Ten women foreign ministers, who attended the 59th Munich Security Conference, in a statement condemned the restrictions imposed on women and girls in Afghanistan, Tolo News reported.
According to Tolo News, the statement was issued by the foreign ministers of Slovenia, Germany, Canada, Iceland, Liechtenstein, Belgium, Andorra, Albania, Mongolia and Libya.
“We strongly condemn the Taliban’s push to exclude women from all public life: women are kept from strolling in parks, are not seen on TV screens anymore, are deprived of their right to attend schools and universities, and are now also kept from working in humanitarian assistance,” the statement read.
However, according to Islamic Emirate spokesman Zabiullah Mujahid, Afghan women have all the rights within an Islamic framework.
“The rights of women have not been violated in the Islamic community. Their rights have been addressed. The life of women is secured and protected. Their problems are solved by the court. Regarding their activities, there is a need for an environment within Sharia laws and work on it is underway,” Tolo News quoted Mujahid as saying.
The statement added that the restrictions on women will “restore the basis to deliver the help that the women, children and men of Afghanistan so urgently need.”
The three-day Munich Security Conference featured many world leaders but did not have any Afghan representative.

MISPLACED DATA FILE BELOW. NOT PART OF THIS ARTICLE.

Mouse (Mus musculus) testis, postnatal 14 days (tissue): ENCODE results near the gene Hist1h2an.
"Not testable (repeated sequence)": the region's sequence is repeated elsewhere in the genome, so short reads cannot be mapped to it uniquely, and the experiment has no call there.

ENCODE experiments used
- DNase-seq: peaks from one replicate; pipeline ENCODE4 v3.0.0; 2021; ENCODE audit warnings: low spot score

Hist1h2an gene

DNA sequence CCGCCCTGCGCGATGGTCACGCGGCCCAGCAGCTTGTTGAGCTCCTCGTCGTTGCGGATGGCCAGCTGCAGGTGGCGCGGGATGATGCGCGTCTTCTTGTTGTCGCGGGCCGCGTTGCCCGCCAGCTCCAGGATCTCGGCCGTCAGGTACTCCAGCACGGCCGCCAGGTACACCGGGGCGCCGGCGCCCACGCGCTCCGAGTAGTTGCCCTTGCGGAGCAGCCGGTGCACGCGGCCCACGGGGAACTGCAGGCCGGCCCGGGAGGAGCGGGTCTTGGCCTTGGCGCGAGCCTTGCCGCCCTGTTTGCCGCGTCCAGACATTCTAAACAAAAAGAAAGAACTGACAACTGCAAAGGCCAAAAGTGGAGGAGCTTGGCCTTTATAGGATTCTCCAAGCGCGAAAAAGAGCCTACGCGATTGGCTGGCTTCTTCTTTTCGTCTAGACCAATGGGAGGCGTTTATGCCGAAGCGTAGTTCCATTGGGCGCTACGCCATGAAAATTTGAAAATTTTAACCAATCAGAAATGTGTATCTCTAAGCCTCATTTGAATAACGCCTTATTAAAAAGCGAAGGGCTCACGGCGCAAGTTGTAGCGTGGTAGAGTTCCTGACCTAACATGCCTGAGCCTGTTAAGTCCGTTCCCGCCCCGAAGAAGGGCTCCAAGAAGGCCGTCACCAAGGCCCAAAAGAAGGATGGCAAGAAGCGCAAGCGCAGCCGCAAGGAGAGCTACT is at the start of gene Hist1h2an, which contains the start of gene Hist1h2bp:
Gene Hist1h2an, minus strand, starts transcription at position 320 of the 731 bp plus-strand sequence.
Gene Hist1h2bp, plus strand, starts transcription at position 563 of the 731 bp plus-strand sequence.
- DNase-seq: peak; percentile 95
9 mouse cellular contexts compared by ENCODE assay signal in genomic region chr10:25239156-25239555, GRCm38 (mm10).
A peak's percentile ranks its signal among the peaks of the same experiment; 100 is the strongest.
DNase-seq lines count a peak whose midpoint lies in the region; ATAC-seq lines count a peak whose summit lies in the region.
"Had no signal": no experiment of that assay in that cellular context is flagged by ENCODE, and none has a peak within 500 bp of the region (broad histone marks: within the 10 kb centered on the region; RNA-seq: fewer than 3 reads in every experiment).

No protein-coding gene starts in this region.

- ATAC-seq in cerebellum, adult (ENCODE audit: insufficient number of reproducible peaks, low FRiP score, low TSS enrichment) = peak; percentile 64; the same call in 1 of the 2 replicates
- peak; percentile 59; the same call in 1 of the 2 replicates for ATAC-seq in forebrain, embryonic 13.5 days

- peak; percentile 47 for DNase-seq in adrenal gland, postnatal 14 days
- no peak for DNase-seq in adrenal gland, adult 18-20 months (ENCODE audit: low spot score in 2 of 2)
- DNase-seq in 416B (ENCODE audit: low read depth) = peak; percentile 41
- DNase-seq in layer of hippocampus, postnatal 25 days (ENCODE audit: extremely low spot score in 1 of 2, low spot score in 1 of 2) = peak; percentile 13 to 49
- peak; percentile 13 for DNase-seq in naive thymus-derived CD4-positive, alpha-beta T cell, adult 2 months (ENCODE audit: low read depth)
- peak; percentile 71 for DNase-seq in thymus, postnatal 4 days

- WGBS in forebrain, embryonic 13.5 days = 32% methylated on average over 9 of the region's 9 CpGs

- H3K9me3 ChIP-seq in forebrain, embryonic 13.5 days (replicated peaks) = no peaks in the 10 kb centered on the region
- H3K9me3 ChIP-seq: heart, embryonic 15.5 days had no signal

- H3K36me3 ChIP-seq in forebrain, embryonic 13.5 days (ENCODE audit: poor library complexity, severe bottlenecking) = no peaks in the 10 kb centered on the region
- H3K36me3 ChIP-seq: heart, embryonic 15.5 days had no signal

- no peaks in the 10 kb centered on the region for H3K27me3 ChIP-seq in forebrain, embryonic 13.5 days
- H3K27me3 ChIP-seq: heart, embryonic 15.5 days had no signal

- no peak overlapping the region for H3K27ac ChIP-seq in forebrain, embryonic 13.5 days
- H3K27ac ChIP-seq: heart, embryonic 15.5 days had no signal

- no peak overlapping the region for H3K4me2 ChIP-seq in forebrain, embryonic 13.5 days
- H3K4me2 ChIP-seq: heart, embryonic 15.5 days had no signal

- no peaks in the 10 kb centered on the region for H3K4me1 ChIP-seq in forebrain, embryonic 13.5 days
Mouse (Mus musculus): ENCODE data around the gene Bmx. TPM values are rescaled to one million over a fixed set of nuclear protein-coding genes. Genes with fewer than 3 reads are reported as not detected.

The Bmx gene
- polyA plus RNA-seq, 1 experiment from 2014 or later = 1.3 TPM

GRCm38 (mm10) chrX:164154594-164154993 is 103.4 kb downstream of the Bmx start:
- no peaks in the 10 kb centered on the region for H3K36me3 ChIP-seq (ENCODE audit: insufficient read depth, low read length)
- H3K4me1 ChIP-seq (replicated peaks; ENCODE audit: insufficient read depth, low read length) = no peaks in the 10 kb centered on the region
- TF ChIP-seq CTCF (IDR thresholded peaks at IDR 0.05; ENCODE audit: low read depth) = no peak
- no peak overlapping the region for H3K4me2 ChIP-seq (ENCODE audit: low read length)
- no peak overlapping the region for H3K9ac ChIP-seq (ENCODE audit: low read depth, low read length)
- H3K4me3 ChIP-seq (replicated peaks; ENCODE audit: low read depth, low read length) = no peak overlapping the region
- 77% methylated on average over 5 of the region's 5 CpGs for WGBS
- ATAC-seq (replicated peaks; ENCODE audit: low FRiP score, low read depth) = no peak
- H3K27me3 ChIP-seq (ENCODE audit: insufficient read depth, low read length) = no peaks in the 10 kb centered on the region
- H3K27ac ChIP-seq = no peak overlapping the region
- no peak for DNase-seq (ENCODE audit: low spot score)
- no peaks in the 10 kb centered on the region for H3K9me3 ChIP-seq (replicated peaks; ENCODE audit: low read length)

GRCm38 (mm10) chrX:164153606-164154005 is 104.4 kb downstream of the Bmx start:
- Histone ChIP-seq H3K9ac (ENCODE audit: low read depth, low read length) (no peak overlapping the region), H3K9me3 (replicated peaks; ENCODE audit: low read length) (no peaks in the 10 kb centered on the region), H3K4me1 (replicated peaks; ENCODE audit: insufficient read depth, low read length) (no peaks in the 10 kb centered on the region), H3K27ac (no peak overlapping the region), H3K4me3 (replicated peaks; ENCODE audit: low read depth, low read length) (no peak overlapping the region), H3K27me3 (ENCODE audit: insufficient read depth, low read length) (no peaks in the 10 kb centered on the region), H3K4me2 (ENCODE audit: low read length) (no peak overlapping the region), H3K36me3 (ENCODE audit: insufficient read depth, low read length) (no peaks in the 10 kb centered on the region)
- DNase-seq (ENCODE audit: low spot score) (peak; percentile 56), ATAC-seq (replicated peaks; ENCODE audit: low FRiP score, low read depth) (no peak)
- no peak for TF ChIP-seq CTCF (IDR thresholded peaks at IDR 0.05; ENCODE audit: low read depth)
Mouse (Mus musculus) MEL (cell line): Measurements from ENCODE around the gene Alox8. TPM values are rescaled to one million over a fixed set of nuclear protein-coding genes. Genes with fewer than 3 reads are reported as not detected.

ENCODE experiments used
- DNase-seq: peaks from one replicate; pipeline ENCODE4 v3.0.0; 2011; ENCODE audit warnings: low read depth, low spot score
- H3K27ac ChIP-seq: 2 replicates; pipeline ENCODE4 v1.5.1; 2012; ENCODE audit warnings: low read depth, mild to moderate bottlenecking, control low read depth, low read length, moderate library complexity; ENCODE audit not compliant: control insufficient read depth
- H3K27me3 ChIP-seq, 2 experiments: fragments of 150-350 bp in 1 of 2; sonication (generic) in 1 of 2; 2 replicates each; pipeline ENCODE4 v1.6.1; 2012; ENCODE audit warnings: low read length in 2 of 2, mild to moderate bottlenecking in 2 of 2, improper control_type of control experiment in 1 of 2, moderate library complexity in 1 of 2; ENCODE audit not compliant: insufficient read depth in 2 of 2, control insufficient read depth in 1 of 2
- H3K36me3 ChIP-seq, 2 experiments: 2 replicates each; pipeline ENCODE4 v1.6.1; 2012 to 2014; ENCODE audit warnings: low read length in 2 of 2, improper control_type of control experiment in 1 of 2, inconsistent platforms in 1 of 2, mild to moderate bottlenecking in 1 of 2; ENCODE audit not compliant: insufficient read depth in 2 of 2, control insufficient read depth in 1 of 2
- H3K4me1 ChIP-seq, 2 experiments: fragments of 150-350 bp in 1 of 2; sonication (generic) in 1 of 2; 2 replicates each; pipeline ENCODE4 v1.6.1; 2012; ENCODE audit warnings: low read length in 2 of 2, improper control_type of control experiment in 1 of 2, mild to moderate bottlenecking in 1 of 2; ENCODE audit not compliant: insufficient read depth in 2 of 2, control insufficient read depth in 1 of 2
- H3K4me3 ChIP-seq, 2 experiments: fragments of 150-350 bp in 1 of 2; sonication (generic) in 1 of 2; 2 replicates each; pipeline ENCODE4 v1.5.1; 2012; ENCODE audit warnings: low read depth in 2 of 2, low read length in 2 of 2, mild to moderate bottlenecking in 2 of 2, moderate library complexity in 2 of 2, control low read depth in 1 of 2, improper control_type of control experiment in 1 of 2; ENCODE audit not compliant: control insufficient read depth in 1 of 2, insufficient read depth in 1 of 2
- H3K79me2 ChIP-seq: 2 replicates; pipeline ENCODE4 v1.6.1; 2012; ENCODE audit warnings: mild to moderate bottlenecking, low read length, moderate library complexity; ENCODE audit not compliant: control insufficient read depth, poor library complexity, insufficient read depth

As Afghan women continue to grapple with challenges related to education due to Taliban-imposed bans, United Nations Secretary-General Antonio Guterres, in a recent statement, said women in war-torn Afghanistan are living in exile in their own country, Tolo News reported.
The UN Chief reiterated that the basic rights of Afghan women and girls are being trampled upon, with the ban on education by the de-facto authorities being a case in point.
The UN said in a statement that Guterres expressed his concerns about the rights of women and girls in Afghanistan.
Mujahid, however, refuted such claims saying that women’s and girls’ rights are upheld in Afghanistan and that the international community should refrain from exerting pressure on the current administration using the subject of women.
“They should not make this a political tool and use it as a means of pressure,” Mujahid said, as quoted by TOLO News.
Girls in Afghnaistan have repeatedly called on the Taliban to let them go back to schools and other educational institutes at the earliest.
“We are calling on the current regime to reopen schools, madrassas and all educational centres for girls,” Nargis Niazi, a student, told Tolo News. (ANI)